Northern Ireland’s Green New Deal?

There’s an intriguing coalition of groups behind the proposed Green New Deal for Northern Ireland. Although I can’t tell if they’re connected to this group. The briefing documents at the Friends of the Earth website [pdf file] lists those involved as – Bryson Charitable Group, Chamber of Commerce, CBI, Energy Savings Trust, Friends of the Earth, Institute of Directors, ICTU, NICVA, NI Environment Link, NI Federation of Housing Associations, NI Manufacturing, Sustainable Development Commission, Translink, and the Ulster Farmers Union. Below the fold Yvette Shapiro talks to some of those involved, and others, about the proposals and what the NI Executive have, or have not, done to date. And they will have to get that dysfunctional polit-bureau to agree to the proposals first. [Good luck with that – Ed]. Here’s Joanne Stewart of the Institute of Directors talking to Jim Fitzpatrick on the Politics Show about the proposals.

Yvette Shapiro’s report from the Politics Show

And, from the Friends of the Earth briefing document [pdf file], the crucial funding possibilities

The total cost of a full green recovery package for Northern Ireland is likely to be in the region of £900 million per annum or 3% of GVA. This is clearly a very large amount of money that is not obviously available from within the Northern Ireland block. Nevertheless, given the economic, social and environmental benefits that will flow from such spending, a significant contribution from public funds is warranted, and will have the ability to leverage significant additional investment.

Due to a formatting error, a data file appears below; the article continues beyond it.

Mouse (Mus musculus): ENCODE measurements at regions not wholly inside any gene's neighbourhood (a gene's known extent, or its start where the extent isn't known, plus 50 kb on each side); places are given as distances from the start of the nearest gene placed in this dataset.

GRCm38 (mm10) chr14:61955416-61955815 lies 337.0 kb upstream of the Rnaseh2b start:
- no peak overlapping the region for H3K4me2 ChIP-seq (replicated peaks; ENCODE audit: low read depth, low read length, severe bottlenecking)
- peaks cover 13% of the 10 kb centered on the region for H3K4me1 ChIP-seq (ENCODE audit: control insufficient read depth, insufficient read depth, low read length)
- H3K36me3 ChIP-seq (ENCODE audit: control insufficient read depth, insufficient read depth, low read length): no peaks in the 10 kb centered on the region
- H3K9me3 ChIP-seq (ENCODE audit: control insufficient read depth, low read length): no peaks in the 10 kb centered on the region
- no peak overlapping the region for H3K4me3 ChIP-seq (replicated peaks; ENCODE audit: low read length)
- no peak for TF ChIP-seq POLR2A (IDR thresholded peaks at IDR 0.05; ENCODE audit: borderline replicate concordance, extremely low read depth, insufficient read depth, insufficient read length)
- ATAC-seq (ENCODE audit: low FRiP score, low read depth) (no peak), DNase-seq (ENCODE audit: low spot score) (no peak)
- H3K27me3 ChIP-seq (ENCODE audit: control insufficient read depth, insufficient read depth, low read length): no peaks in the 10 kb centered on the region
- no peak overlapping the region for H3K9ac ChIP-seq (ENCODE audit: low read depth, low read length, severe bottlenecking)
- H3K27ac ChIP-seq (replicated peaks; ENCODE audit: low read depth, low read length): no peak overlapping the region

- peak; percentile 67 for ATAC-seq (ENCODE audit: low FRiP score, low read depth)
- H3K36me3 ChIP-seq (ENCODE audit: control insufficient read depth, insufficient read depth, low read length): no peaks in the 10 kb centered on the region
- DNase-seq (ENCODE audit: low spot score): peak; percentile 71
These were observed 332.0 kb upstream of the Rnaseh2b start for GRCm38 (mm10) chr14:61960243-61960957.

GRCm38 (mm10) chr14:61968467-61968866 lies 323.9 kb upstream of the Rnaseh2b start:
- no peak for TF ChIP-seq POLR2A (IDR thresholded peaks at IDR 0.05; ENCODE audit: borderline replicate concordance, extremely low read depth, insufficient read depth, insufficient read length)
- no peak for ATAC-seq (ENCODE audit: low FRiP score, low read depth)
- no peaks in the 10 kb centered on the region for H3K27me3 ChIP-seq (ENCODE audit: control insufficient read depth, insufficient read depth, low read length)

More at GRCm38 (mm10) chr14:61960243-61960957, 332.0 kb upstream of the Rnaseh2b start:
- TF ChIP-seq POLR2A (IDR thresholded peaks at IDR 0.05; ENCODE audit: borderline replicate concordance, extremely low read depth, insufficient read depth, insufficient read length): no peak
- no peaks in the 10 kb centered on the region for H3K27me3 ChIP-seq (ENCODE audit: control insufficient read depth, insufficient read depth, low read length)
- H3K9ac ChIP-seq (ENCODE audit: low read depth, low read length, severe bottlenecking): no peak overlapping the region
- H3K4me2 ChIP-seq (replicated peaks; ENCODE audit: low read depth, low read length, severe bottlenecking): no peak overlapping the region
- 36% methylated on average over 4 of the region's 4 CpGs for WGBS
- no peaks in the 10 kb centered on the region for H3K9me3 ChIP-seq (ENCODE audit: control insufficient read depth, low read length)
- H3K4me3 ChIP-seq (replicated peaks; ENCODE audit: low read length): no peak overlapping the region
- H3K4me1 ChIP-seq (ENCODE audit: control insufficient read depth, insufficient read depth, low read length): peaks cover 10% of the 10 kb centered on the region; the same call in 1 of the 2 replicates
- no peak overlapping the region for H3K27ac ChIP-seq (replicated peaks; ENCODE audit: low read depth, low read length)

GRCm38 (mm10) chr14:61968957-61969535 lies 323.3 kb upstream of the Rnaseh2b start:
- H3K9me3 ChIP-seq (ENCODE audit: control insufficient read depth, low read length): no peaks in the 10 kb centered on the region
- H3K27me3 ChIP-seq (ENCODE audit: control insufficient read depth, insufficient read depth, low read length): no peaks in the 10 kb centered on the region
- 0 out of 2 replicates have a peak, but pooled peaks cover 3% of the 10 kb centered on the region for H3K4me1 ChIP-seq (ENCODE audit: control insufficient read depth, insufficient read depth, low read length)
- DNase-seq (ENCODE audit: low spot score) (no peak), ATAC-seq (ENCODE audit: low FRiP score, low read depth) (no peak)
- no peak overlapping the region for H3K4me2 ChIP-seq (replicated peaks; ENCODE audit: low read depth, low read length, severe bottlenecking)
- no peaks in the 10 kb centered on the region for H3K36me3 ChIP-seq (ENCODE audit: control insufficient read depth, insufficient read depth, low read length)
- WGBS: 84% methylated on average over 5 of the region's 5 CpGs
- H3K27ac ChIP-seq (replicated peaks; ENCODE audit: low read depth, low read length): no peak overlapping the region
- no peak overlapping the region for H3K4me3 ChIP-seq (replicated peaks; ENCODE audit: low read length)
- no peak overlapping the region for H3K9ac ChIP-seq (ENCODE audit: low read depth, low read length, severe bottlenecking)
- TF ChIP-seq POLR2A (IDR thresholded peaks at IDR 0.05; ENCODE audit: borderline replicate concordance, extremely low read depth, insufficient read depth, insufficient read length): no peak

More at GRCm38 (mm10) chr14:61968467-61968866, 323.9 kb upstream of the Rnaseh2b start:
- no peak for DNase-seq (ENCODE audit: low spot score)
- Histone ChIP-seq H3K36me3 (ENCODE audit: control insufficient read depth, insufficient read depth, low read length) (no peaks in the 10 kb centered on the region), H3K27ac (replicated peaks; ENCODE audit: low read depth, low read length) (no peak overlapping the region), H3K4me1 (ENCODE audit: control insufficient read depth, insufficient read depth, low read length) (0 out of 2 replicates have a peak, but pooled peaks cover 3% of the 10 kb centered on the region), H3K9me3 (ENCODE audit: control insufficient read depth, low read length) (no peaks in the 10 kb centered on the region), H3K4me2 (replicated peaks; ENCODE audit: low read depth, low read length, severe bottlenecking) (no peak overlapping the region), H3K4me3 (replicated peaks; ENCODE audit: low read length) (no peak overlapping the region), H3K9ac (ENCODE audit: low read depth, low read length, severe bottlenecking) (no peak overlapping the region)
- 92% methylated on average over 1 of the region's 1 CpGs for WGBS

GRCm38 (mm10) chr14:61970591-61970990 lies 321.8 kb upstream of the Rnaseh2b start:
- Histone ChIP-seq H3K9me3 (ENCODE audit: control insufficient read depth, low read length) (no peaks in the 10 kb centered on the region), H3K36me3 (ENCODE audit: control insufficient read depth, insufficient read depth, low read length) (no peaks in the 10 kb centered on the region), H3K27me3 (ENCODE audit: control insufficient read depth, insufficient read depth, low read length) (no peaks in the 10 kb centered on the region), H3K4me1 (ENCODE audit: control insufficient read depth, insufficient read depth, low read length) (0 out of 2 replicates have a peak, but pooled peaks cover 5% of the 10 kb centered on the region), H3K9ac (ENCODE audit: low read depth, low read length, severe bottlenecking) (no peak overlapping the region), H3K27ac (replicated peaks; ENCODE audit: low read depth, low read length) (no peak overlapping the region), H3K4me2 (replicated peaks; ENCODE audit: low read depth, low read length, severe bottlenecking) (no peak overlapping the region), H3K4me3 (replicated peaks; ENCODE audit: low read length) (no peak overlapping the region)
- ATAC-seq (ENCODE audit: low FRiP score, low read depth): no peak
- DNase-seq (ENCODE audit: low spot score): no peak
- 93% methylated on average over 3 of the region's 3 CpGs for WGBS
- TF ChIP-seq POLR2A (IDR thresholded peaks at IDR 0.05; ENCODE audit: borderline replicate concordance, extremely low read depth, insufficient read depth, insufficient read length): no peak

Funding from within currently planned public expenditure could include:
The Barnett consequential of the recent UK economic stimulus package;
Maximising the potential of the Investment Strategy for Northern Ireland for new energy investments and associated training;
Reallocating expenditure saved by tackling the inefficiencies arising from sectarian segregation and associated service duplication;
Focusing existing economic support programmes on the Green New Deal.

Much of the required investment is capable of showing an economic return at today‘s prices and will therefore be attractive to the private sector but a clear policy and financial framework is needed to enable those investments to be accelerated. It is likely that the most effective means of securing this investment will be innovative mechanisms that combine public and private sources of funding. Possibilities include:

Bond finance: capital is raised through the bond markets for investment in energy saving measures and a revenue stream is created through a ?pay as you save‘ scheme whereby the cost of the measures is recovered through energy bills.
A surcharge on the regional rate serving as a revenue stream for a bond issue via a non-government body – such a cast iron revenue stream would secure the lowest interest rates.
A more substantial restructuring of the rating system to incentivise investment in low carbon technologies and energy efficiency, while penalising those properties that continue to waste energy.
Housing equity unlock: a charge on a property serves as security for the capital investment in energy saving measures and is paid for through a ?pay as you save‘ scheme.
European Investment Bank loans made available through the local banks; a mutualised body; and/or other agencies.
Salix Finance: the use of an enhanced Carbon Trust Salix fund to finance investment in the public sector.
Local authority bonds: local councils could issue bonds securitised against the rates base to carry out energy efficiency measures on their own buildings
Northern Ireland Green Energy Bond issued by government if Treasury rules were relaxed, or by local banks or a mutual institution to attract savings from individuals and pension funds.